ElixirDose

Journal of the overlooked tiny bits in young programming language. Will update weekly or two, as a way to build the habit of writing something on a regular basis. Authored by Riza and Augie as Editor In Chief.


Functional Programming Basic Features

A couple week ago I read this article about why you should take a look at functional programming. Well, when you read and follow this blog you already did. One part that interesting about that article is the basic features of FP, which is:

  1. First-class functions
  2. Higher-order functions
  3. Closure
  4. Immutable state

This is good practice for us to learn the very basic of functional programming through Elixir. So let's start!

First-Class Functions

The basic definition of first-class functions is simply that you can store functions into a variable. You can also passes the functions around and invoked from other functions. This also known as anonymous functions in Elixir to be specific.

Let’s see the example.

add = fn num1, num2 ->
  num1 + num2
end

substract = fn num1, num2 ->
  num1 - num2
end

perform_calculation = fn num1, num2, func ->
  func.(num1, num2)
end

IO.inspect add.(1, 2)

IO.inspect substract.(2, 4)

IO.inspect perform_calculation.(5, 5, add)
IO.inspect perform_calculation.(5, 5, substract)
IO.inspect perform_calculation.(5, 5, fn a, b -> a * b end)

Higher-Order Functions

Elixir not only lets you put functions into variables, but also allow you to pass functions as another function’s arguments. In mathematics, a higher-order function in general is a function that takes one or more functions as an input and or returns a function as an output as well. This one feature are where Elixir’s power really starts to shine. You can do higher-order functions in other languages, but Elixir treats higher-order functions as a native and feel natural. Let’s call it first-class higher-order functions :)

For example, take a look at these code below:

iex> square = fn x -> x * x end
#Function<6.17052888 in :erl_eval.expr/5>
iex> Enum.map(1..10, square)
[1, 4, 9, 16, 25, 36, 49, 64, 81, 100]

In the first line we define an anonymous function that take a number and square it and assigned to the variable called square. Then we use Enum.map that takes 2 arguments. The first is just sequence of numbers and the second argument is a function that will be apply to each element of sequence.

Closures

Closure is a concept that has these attributes:

As you can see, even though you changed outside_var value, the result still 5. That’s because we changed the value after we define the print function.

Immutable State

Elixir are immutable. By being immutable, Elixir also helps eliminate common cases where concurrent code has race conditions because two different entities are trying to change a data structure at the same time. Let's see how Elixir being immutable.

iex> tuple = {:ok, "hello"}
{:ok, "hello"}
iex> put_elem(tuple, 1, "world")
{:ok, "world"}
iex> tuple
{:ok, "hello"}

But yes, you still can re-assign variable. In the background, Elixir still immutable but in the front Elixir looks like support mutable state. With this, Elixir being the best of both world: immutable and mutable. And with this decision, Elixir can become 'bridge' for people who interested in FP so they're not overwhelm with all the functionality stuff. At least they still sign and re-assign variables like other languages.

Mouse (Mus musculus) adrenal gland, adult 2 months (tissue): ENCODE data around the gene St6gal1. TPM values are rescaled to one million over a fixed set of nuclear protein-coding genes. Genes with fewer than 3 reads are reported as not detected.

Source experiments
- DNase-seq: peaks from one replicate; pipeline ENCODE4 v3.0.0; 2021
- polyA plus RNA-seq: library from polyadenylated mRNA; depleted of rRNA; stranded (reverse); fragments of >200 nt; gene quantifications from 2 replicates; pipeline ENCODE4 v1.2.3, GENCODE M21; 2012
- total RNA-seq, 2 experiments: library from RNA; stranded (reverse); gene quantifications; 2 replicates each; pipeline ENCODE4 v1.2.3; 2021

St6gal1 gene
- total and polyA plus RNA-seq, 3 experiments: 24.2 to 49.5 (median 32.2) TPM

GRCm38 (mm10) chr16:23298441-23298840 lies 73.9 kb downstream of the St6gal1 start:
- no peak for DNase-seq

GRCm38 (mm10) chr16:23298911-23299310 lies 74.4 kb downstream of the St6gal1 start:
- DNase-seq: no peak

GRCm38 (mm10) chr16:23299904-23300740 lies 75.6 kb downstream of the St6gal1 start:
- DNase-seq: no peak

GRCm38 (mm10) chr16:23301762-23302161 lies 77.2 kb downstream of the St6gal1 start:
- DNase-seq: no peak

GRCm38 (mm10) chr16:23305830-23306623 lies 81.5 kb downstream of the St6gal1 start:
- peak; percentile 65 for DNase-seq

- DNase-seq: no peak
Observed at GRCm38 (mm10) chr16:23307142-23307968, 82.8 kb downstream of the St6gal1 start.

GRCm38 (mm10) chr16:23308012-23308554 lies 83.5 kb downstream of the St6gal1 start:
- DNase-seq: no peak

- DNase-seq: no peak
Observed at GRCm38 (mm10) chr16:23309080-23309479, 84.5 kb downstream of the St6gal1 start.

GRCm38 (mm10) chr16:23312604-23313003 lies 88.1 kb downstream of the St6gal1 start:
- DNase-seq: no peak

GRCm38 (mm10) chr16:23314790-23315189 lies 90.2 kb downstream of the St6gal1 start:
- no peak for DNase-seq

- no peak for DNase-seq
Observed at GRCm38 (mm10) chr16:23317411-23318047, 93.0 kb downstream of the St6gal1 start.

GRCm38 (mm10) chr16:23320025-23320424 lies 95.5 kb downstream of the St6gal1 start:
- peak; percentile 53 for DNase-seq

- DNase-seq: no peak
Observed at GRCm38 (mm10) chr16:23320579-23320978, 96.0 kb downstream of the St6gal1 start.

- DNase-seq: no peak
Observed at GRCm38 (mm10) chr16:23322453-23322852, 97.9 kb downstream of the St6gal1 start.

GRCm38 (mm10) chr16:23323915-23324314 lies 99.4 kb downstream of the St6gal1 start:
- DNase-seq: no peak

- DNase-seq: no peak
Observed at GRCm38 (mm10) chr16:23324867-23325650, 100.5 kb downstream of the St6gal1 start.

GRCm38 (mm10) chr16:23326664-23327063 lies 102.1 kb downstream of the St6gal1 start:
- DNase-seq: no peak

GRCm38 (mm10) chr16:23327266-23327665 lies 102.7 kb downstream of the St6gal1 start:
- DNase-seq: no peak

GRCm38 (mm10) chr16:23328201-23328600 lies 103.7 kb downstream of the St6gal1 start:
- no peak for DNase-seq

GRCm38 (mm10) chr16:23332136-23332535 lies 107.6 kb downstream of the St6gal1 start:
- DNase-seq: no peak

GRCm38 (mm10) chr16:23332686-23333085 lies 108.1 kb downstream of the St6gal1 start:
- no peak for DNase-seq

iex(1)> num = 22
22
iex(2)> ^num = 23
** (MatchError) no match of right hand side value: 23

iex(3)> num = 23
23

In the first line, we assign variable called num to number 22. Then we try to match variable num which is 22 with 23. We do pattern matching here with hat (^) char before variable, not re-assign value. And the last line of code is we rebound variable num and re-assign it to 23 as a value. In this case, num is just a container for data and you can re-bind it to new data. When you re-bind it the old data will be promptly chucked by the runtime leaving your memory free to store new data.

As I mentioned above, at it's core Elixir still immutable and you have no worries about side-effect of variable re-assignment. Let's see the code.

defmodule Assignment do
    def change_me(string) do
        string = 2
    end
end

We try to change any variable that will passing the function into 2. Let's see when we run the these code.

$ iex assignment.ex 
Erlang/OTP 17 [erts-6.2] [source] [64-bit] [smp:8:8] [async-threads:10] [hipe] [kernel-poll:false]

assignment.ex:2: warning: variable string is unused
assignment.ex:3: warning: variable string is unused
Interactive Elixir (1.0.2) - press Ctrl+C to exit (type h() ENTER for help)
iex(1)> greeting = "Hello"
"Hello"
iex(2)> Assignment.change_me(greeting)
2
iex(3)> greeting
"Hello"

First of all, Elixir compiler will complaint about string variable is unused. Then we assign variable called greeting to string "Hello". Then we try to change the greeting variable with Assignment.change_me/1 function we've created before. It then return 2. But if we check greeting variable, it's still prints out "Hello" as the original value.

References

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